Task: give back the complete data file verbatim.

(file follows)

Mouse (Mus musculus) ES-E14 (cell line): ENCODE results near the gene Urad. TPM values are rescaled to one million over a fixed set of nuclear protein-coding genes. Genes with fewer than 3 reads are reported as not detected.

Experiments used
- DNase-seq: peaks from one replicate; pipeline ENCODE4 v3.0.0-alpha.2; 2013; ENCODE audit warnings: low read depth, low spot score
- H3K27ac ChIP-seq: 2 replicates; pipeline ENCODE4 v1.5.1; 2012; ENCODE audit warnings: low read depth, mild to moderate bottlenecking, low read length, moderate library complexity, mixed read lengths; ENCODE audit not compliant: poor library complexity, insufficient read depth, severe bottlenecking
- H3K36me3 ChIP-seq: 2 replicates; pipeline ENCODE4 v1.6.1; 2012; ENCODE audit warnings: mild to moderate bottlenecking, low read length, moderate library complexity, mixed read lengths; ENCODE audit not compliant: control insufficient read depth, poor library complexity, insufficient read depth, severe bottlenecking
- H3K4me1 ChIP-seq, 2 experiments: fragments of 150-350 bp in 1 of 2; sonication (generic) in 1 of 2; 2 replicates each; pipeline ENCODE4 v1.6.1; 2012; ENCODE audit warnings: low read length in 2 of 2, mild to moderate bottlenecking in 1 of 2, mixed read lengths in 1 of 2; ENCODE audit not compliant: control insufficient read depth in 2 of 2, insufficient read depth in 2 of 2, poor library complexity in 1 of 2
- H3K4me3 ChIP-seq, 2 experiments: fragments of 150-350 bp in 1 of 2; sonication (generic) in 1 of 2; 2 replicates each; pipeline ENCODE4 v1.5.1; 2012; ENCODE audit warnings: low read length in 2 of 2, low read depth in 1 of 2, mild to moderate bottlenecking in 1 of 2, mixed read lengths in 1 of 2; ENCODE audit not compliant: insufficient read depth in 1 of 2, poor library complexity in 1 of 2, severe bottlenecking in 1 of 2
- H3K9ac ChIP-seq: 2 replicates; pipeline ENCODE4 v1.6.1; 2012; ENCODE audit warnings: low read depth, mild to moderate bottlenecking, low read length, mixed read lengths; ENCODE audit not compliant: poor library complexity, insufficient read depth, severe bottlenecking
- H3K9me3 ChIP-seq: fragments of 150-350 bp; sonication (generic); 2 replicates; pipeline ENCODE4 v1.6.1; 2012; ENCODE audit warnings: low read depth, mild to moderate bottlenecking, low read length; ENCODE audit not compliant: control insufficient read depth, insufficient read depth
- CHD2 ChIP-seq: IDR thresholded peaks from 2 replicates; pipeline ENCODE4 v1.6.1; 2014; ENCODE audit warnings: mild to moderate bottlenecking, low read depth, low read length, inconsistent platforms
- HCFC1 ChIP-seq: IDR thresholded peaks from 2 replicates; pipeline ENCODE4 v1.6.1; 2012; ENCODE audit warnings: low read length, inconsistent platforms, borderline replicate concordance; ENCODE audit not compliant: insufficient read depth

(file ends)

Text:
Mouse (Mus musculus) ES-E14 (cell line): ENCODE results near the gene Urad. TPM values are rescaled to one million over a fixed set of nuclear protein-coding genes. Genes with fewer than 3 reads are reported as not detected.

Experiments used
- DNase-seq: peaks from one replicate; pipeline ENCODE4 v3.0.0-alpha.2; 2013; ENCODE audit warnings: low read depth, low spot score
- H3K27ac ChIP-seq: 2 replicates; pipeline ENCODE4 v1.5.1; 2012; ENCODE audit warnings: low read depth, mild to moderate bottlenecking, low read length, moderate library complexity, mixed read lengths; ENCODE audit not compliant: poor library complexity, insufficient read depth, severe bottlenecking
- H3K36me3 ChIP-seq: 2 replicates; pipeline ENCODE4 v1.6.1; 2012; ENCODE audit warnings: mild to moderate bottlenecking, low read length, moderate library complexity, mixed read lengths; ENCODE audit not compliant: control insufficient read depth, poor library complexity, insufficient read depth, severe bottlenecking
- H3K4me1 ChIP-seq, 2 experiments: fragments of 150-350 bp in 1 of 2; sonication (generic) in 1 of 2; 2 replicates each; pipeline ENCODE4 v1.6.1; 2012; ENCODE audit warnings: low read length in 2 of 2, mild to moderate bottlenecking in 1 of 2, mixed read lengths in 1 of 2; ENCODE audit not compliant: control insufficient read depth in 2 of 2, insufficient read depth in 2 of 2, poor library complexity in 1 of 2
- H3K4me3 ChIP-seq, 2 experiments: fragments of 150-350 bp in 1 of 2; sonication (generic) in 1 of 2; 2 replicates each; pipeline ENCODE4 v1.5.1; 2012; ENCODE audit warnings: low read length in 2 of 2, low read depth in 1 of 2, mild to moderate bottlenecking in 1 of 2, mixed read lengths in 1 of 2; ENCODE audit not compliant: insufficient read depth in 1 of 2, poor library complexity in 1 of 2, severe bottlenecking in 1 of 2
- H3K9ac ChIP-seq: 2 replicates; pipeline ENCODE4 v1.6.1; 2012; ENCODE audit warnings: low read depth, mild to moderate bottlenecking, low read length, mixed read lengths; ENCODE audit not compliant: poor library complexity, insufficient read depth, severe bottlenecking
- H3K9me3 ChIP-seq: fragments of 150-350 bp; sonication (generic); 2 replicates; pipeline ENCODE4 v1.6.1; 2012; ENCODE audit warnings: low read depth, mild to moderate bottlenecking, low read length; ENCODE audit not compliant: control insufficient read depth, insufficient read depth
- CHD2 ChIP-seq: IDR thresholded peaks from 2 replicates; pipeline ENCODE4 v1.6.1; 2014; ENCODE audit warnings: mild to moderate bottlenecking, low read depth, low read length, inconsistent platforms
- HCFC1 ChIP-seq: IDR thresholded peaks from 2 replicates; pipeline ENCODE4 v1.6.1; 2012; ENCODE audit warnings: low read length, inconsistent platforms, borderline replicate concordance; ENCODE audit not compliant: insufficient read depth